The siege lasted 27 days. The Muslims suffered greatly from hunger, cold, unending barrages of arrows and stones, attempts and concentrated assaults to cross the trench, and betrayals and intrigues within Madina. The Qur'an describes this situation as follows:

When they came against you from above and from below, and when your eyes swerved and your hearts reached your throats, while you thought thoughts about God; there it was that the believers were tried, and shaken most mightily. And when the Hypocrites, and those in whose hearts is sickness, said: "God and His Messenger promised us only delusion." And when a party of them said: "O people of Yathrib, there is no abiding here for you, therefore return!" And a party of them were asking leave of the Prophet, saying: "Our houses are exposed"; yet they were not exposed. They desired only to flee. (33:10-13)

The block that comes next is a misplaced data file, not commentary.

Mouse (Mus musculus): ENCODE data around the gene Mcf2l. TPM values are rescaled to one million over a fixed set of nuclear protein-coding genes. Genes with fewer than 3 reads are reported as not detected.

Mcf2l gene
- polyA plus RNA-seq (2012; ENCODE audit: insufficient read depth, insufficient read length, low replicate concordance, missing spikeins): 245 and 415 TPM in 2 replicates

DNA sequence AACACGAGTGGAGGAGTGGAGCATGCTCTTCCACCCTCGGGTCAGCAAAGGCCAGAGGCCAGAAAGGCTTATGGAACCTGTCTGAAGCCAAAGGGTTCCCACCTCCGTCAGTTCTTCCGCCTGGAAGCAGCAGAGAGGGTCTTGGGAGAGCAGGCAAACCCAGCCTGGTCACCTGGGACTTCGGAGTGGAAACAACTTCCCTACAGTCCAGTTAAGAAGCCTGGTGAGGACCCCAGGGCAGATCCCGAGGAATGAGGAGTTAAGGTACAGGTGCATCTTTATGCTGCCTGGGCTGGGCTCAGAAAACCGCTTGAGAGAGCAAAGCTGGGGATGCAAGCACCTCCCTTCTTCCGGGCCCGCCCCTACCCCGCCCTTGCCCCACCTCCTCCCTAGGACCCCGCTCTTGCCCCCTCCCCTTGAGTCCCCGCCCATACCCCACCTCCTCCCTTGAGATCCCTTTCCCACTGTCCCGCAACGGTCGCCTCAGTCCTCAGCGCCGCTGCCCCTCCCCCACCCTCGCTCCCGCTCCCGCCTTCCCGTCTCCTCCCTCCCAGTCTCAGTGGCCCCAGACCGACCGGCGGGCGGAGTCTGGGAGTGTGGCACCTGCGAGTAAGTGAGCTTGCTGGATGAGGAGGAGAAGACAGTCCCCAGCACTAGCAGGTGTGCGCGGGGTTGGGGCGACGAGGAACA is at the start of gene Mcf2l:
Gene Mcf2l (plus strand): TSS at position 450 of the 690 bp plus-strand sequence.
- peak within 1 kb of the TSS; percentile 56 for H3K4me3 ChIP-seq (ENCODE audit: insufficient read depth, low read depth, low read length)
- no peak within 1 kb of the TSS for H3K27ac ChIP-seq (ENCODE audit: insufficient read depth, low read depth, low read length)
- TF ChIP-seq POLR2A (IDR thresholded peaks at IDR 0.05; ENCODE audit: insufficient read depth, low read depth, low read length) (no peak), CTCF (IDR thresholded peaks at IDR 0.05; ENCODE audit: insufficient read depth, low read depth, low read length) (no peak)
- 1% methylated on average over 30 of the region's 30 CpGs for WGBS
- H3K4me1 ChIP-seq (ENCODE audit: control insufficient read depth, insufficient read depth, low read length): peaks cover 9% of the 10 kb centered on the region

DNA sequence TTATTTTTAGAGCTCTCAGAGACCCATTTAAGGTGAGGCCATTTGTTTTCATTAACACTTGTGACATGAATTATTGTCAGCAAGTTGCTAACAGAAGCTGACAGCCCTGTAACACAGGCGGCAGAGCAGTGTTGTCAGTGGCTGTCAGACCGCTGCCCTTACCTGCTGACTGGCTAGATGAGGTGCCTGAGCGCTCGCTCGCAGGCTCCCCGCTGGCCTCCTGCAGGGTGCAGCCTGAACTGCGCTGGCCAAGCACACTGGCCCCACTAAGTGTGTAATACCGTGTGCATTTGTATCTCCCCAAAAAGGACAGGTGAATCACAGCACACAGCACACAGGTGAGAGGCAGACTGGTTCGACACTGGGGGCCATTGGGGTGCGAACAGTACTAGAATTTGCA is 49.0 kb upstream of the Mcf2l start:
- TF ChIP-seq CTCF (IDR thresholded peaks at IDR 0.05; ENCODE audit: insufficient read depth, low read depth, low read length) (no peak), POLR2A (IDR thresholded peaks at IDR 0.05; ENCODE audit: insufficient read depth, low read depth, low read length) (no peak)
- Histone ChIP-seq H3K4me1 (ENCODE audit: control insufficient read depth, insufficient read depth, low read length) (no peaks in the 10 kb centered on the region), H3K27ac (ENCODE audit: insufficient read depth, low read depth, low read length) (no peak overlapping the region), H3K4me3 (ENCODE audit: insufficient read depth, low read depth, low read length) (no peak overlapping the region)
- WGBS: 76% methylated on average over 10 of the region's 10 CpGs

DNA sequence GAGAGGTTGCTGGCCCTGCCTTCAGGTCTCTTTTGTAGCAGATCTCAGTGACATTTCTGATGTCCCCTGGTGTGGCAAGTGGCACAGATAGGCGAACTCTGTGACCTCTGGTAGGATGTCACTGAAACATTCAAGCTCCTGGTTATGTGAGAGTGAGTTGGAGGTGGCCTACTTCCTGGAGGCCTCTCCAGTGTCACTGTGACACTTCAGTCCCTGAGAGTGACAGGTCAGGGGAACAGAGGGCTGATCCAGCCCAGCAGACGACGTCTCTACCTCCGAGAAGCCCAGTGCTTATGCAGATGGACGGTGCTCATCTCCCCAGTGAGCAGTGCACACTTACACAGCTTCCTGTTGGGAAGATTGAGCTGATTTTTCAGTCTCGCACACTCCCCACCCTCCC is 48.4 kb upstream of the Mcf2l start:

After almost 4 weeks, during which the enemy was disheartened by it failure and the believers proved their steadfastness and loyalty, there was a piercing blast of cold wind from the east. The enemy's tents were torn up, their fires were extinguished, and sand and rain beat their faces. Terrified by the portents against them, and already riven by discord, they soon gave up. Hudayfa al-Yamani, sent by the Messenger to spy on the enemy's movements, heard Abu Sufyan shout: "Come on, we're going home!" [5] The Muslims were victorious by God's help, for hidden forces—the Angels—were helping them: O believers, remember God's blessing upon you when hosts came against you, and we loosed against them a wind, and hosts you didn't see. God sees the things you do (33:9).